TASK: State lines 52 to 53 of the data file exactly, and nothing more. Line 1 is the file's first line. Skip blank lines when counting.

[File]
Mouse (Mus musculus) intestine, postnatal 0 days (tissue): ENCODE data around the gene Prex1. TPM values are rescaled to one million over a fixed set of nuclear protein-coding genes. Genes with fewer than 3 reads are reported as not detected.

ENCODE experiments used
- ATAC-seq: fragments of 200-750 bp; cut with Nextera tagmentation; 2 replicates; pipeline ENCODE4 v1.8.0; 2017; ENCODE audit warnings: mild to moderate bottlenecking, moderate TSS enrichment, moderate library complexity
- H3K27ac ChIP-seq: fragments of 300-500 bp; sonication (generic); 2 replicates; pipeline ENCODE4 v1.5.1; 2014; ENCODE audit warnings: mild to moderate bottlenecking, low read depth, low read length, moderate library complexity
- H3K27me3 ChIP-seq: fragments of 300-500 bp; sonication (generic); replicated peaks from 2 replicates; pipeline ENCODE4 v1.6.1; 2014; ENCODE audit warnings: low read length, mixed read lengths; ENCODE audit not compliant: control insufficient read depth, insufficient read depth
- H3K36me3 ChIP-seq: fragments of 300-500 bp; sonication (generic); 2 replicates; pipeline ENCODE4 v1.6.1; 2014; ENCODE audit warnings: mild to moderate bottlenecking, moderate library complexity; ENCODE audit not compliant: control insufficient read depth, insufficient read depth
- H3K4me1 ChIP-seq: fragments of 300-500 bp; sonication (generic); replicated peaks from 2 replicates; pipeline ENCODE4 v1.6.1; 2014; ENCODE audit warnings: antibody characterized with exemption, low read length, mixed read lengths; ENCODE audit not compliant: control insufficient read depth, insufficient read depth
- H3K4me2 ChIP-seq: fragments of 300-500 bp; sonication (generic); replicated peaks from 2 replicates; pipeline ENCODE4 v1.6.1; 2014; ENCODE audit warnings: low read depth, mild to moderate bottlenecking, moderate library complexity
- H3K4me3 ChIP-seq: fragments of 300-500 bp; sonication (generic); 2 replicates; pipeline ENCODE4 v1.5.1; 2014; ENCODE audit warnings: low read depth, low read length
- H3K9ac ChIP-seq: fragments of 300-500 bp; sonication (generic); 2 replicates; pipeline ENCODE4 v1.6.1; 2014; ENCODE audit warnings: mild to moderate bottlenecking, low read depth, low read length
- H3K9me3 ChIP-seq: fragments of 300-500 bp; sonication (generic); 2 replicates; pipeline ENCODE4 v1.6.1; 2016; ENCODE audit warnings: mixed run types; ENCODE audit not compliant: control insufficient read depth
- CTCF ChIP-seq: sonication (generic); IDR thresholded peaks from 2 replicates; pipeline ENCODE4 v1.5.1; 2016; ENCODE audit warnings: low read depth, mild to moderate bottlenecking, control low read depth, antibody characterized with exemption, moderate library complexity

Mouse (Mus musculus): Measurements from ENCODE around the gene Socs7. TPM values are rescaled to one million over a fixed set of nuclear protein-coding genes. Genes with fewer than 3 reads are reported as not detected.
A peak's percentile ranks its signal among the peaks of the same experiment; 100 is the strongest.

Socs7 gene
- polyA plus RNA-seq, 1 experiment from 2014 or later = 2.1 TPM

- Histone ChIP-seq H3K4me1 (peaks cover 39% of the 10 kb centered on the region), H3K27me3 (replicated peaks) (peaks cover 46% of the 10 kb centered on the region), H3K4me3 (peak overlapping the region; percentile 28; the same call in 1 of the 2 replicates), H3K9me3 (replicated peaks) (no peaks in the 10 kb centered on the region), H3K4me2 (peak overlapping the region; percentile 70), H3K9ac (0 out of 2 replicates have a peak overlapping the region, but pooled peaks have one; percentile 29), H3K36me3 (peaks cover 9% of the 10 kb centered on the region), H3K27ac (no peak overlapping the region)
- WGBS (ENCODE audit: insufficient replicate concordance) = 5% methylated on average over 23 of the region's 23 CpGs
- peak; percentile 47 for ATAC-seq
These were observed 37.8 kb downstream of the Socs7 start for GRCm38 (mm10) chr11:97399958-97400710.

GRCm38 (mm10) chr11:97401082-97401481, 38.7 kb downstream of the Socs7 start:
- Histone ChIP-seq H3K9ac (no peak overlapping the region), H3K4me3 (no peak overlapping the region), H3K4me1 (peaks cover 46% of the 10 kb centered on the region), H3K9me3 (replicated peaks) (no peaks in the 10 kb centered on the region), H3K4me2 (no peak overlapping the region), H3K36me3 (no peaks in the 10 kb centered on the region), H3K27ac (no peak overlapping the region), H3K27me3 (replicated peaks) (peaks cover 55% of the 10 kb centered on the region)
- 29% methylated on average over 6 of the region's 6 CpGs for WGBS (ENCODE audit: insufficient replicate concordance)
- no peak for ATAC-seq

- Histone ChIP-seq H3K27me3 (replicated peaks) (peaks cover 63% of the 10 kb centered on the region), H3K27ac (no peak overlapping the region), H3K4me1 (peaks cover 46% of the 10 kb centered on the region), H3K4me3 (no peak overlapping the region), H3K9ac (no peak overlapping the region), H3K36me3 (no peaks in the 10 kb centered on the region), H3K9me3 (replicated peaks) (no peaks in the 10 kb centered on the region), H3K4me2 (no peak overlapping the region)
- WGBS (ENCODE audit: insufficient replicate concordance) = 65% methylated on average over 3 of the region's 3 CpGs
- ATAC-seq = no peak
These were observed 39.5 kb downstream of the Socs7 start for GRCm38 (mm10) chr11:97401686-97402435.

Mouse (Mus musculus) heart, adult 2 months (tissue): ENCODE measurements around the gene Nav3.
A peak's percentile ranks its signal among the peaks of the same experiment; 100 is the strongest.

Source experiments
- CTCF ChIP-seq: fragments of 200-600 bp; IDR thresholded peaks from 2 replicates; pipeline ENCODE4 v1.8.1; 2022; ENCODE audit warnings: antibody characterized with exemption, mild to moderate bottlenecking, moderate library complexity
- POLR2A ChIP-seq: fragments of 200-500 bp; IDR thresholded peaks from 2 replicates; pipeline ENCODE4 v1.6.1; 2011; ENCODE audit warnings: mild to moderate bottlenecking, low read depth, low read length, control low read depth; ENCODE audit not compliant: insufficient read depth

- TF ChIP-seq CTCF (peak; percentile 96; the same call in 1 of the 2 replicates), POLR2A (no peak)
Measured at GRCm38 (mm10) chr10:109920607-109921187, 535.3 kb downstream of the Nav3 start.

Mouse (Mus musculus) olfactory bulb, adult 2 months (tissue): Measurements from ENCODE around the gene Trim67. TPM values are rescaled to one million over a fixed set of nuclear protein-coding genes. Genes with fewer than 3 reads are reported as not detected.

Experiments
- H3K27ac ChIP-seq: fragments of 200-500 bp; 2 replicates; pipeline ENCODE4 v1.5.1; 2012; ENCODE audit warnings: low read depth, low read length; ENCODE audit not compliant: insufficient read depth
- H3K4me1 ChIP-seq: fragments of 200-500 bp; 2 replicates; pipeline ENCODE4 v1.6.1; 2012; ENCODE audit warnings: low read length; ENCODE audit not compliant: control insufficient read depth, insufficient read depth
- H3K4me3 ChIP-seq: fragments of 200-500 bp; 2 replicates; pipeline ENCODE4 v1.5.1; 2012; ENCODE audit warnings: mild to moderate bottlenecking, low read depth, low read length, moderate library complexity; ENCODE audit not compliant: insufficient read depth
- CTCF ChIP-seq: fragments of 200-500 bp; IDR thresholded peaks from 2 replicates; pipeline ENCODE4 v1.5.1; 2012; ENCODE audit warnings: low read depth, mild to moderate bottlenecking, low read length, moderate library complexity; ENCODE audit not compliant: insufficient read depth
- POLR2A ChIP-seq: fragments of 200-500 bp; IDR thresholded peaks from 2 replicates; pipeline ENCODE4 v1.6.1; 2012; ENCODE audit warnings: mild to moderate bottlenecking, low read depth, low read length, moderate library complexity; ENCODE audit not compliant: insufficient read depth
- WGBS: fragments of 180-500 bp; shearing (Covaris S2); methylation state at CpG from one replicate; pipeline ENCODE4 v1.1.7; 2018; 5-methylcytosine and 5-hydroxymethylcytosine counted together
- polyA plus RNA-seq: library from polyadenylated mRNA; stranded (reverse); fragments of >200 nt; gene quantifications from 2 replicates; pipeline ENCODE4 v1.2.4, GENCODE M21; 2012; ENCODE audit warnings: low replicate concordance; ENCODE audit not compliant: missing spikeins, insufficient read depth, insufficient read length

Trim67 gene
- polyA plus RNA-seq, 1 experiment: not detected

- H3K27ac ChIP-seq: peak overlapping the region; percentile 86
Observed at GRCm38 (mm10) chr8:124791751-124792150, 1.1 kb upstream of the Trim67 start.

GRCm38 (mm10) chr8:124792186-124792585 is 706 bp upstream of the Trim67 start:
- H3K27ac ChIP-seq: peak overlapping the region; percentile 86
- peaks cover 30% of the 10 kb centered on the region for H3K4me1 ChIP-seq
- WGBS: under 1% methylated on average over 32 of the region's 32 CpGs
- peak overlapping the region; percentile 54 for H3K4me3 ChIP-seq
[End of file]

- WGBS: under 1% methylated on average over 32 of the region's 32 CpGs
- peak overlapping the region; percentile 54 for H3K4me3 ChIP-seq